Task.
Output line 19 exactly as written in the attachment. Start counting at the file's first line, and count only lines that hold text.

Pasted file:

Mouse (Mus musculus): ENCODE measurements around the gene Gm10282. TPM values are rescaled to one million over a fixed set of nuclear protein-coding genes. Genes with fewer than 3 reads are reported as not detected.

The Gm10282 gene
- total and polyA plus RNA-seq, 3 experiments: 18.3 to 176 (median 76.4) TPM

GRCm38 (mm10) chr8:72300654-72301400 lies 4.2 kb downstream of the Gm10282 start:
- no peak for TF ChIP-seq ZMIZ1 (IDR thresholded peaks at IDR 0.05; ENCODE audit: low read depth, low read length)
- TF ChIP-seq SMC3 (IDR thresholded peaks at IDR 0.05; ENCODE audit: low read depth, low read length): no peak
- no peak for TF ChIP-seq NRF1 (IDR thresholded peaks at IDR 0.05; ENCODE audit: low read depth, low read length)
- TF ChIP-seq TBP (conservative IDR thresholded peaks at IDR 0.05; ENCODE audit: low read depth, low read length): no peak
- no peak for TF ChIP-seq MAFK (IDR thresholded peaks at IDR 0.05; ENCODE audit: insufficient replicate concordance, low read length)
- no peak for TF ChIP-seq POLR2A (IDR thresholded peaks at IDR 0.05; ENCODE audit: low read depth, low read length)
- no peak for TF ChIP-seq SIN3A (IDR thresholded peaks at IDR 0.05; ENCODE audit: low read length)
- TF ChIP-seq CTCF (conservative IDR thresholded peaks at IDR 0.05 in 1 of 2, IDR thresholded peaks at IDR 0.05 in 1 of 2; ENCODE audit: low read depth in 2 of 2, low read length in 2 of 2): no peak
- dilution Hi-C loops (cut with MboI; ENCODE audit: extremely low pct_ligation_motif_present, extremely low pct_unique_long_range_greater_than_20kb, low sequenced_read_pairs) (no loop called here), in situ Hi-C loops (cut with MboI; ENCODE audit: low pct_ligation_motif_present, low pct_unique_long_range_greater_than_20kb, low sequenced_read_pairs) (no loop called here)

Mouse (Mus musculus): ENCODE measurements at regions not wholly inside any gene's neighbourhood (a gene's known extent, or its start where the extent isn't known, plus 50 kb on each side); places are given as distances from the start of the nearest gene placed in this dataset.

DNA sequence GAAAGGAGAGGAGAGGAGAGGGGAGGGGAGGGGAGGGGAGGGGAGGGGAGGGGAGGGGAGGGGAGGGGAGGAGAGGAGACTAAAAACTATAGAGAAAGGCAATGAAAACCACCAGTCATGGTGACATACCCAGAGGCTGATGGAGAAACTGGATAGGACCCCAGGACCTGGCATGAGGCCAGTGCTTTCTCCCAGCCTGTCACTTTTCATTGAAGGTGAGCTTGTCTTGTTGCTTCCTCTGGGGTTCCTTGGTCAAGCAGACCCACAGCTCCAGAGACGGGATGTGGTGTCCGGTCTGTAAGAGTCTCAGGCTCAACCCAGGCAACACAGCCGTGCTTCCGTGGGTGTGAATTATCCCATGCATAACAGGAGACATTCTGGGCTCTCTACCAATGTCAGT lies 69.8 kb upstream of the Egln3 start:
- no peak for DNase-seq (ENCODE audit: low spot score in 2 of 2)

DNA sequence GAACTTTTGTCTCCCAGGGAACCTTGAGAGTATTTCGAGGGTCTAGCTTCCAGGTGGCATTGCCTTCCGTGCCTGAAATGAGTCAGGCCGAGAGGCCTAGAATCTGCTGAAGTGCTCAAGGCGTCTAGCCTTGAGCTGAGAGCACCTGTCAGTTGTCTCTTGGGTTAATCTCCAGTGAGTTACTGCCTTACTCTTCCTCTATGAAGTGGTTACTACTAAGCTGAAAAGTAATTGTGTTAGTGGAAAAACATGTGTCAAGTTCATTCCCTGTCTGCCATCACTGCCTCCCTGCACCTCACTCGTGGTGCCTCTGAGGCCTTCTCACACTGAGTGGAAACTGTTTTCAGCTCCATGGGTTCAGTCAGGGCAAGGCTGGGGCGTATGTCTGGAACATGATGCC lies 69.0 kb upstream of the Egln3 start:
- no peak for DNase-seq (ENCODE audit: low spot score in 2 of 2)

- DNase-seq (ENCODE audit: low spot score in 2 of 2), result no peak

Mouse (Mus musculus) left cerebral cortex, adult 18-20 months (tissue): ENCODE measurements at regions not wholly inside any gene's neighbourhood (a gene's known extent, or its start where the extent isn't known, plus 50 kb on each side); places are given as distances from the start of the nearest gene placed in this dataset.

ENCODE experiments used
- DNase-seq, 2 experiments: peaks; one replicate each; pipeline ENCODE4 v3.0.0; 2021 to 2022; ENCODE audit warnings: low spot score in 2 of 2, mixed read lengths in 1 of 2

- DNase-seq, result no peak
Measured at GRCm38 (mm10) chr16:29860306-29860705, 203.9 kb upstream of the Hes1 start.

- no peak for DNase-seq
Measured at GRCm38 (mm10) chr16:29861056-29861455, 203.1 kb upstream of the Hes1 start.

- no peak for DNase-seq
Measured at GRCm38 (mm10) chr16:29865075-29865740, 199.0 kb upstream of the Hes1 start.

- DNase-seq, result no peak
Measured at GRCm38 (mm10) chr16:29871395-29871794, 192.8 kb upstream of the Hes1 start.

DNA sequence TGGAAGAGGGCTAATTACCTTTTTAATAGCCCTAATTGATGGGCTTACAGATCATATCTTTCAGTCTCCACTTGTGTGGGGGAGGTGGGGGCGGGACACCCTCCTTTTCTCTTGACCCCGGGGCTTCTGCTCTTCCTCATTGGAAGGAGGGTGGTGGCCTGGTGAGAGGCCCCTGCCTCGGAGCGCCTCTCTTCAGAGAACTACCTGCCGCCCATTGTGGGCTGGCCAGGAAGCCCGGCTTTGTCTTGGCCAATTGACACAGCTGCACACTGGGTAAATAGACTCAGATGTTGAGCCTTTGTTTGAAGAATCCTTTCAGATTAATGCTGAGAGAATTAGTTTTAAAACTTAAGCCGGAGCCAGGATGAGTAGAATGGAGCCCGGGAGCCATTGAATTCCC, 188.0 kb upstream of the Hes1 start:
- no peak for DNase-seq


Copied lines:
- DNase-seq (ENCODE audit: low spot score in 2 of 2), result no peak